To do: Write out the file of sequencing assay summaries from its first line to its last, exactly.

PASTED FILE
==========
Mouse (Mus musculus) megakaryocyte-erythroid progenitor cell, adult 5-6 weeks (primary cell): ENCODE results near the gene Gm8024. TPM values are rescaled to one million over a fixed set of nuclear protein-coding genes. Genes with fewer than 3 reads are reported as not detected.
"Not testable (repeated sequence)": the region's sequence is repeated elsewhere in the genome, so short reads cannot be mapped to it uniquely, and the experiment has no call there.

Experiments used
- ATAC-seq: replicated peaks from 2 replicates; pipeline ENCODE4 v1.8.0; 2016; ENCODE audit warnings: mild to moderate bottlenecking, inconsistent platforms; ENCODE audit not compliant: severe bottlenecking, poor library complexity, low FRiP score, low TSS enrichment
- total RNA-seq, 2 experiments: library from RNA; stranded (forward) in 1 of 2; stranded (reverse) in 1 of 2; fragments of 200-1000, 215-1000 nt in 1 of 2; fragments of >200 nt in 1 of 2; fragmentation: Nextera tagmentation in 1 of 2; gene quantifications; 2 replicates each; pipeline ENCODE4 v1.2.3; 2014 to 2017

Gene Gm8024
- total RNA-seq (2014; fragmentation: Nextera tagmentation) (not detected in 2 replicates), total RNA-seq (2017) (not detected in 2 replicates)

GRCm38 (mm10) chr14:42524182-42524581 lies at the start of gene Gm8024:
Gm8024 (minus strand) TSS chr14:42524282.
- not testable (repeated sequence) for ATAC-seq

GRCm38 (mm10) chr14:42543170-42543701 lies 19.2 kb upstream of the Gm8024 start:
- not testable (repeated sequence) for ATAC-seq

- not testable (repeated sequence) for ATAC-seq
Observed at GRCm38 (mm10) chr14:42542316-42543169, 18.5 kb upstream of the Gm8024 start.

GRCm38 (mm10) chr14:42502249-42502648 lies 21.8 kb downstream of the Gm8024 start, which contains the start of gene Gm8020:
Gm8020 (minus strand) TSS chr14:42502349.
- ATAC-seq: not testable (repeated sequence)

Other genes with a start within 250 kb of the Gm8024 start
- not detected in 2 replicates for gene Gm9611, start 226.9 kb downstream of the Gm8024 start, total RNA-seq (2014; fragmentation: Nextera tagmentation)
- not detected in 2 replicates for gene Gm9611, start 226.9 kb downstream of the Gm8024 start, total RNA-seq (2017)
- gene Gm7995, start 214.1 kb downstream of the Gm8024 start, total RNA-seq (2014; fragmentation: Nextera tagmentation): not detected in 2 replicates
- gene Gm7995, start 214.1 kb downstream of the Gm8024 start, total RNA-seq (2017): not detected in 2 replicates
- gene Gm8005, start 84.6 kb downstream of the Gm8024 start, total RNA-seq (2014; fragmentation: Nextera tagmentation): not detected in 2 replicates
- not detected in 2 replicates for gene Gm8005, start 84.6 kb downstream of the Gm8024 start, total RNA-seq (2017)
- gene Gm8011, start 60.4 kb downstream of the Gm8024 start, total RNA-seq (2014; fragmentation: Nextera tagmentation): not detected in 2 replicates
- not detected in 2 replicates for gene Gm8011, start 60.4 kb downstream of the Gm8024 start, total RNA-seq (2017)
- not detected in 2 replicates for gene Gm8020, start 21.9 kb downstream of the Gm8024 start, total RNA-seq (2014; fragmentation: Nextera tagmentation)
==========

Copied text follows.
Mouse (Mus musculus) megakaryocyte-erythroid progenitor cell, adult 5-6 weeks (primary cell): ENCODE results near the gene Gm8024. TPM values are rescaled to one million over a fixed set of nuclear protein-coding genes. Genes with fewer than 3 reads are reported as not detected.
"Not testable (repeated sequence)": the region's sequence is repeated elsewhere in the genome, so short reads cannot be mapped to it uniquely, and the experiment has no call there.

Experiments used
- ATAC-seq: replicated peaks from 2 replicates; pipeline ENCODE4 v1.8.0; 2016; ENCODE audit warnings: mild to moderate bottlenecking, inconsistent platforms; ENCODE audit not compliant: severe bottlenecking, poor library complexity, low FRiP score, low TSS enrichment
- total RNA-seq, 2 experiments: library from RNA; stranded (forward) in 1 of 2; stranded (reverse) in 1 of 2; fragments of 200-1000, 215-1000 nt in 1 of 2; fragments of >200 nt in 1 of 2; fragmentation: Nextera tagmentation in 1 of 2; gene quantifications; 2 replicates each; pipeline ENCODE4 v1.2.3; 2014 to 2017

Gene Gm8024
- total RNA-seq (2014; fragmentation: Nextera tagmentation) (not detected in 2 replicates), total RNA-seq (2017) (not detected in 2 replicates)

GRCm38 (mm10) chr14:42524182-42524581 lies at the start of gene Gm8024:
Gm8024 (minus strand) TSS chr14:42524282.
- not testable (repeated sequence) for ATAC-seq

GRCm38 (mm10) chr14:42543170-42543701 lies 19.2 kb upstream of the Gm8024 start:
- not testable (repeated sequence) for ATAC-seq

- not testable (repeated sequence) for ATAC-seq
Observed at GRCm38 (mm10) chr14:42542316-42543169, 18.5 kb upstream of the Gm8024 start.

GRCm38 (mm10) chr14:42502249-42502648 lies 21.8 kb downstream of the Gm8024 start, which contains the start of gene Gm8020:
Gm8020 (minus strand) TSS chr14:42502349.
- ATAC-seq: not testable (repeated sequence)

Other genes with a start within 250 kb of the Gm8024 start
- not detected in 2 replicates for gene Gm9611, start 226.9 kb downstream of the Gm8024 start, total RNA-seq (2014; fragmentation: Nextera tagmentation)
- not detected in 2 replicates for gene Gm9611, start 226.9 kb downstream of the Gm8024 start, total RNA-seq (2017)
- gene Gm7995, start 214.1 kb downstream of the Gm8024 start, total RNA-seq (2014; fragmentation: Nextera tagmentation): not detected in 2 replicates
- gene Gm7995, start 214.1 kb downstream of the Gm8024 start, total RNA-seq (2017): not detected in 2 replicates
- gene Gm8005, start 84.6 kb downstream of the Gm8024 start, total RNA-seq (2014; fragmentation: Nextera tagmentation): not detected in 2 replicates
- not detected in 2 replicates for gene Gm8005, start 84.6 kb downstream of the Gm8024 start, total RNA-seq (2017)
- gene Gm8011, start 60.4 kb downstream of the Gm8024 start, total RNA-seq (2014; fragmentation: Nextera tagmentation): not detected in 2 replicates
- not detected in 2 replicates for gene Gm8011, start 60.4 kb downstream of the Gm8024 start, total RNA-seq (2017)
- not detected in 2 replicates for gene Gm8020, start 21.9 kb downstream of the Gm8024 start, total RNA-seq (2014; fragmentation: Nextera tagmentation)